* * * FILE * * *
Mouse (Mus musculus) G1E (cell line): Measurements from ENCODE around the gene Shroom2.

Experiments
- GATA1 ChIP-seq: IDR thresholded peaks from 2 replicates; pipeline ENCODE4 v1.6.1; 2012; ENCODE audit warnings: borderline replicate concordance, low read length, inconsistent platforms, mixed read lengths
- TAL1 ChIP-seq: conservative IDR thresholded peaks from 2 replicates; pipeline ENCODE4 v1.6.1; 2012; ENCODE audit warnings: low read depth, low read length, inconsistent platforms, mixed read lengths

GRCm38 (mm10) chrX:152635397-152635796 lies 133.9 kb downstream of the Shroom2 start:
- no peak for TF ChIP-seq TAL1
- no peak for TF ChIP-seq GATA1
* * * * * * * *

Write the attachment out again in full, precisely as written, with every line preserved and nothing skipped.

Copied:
Mouse (Mus musculus) G1E (cell line): Measurements from ENCODE around the gene Shroom2.

Experiments
- GATA1 ChIP-seq: IDR thresholded peaks from 2 replicates; pipeline ENCODE4 v1.6.1; 2012; ENCODE audit warnings: borderline replicate concordance, low read length, inconsistent platforms, mixed read lengths
- TAL1 ChIP-seq: conservative IDR thresholded peaks from 2 replicates; pipeline ENCODE4 v1.6.1; 2012; ENCODE audit warnings: low read depth, low read length, inconsistent platforms, mixed read lengths

GRCm38 (mm10) chrX:152635397-152635796 lies 133.9 kb downstream of the Shroom2 start:
- no peak for TF ChIP-seq TAL1
- no peak for TF ChIP-seq GATA1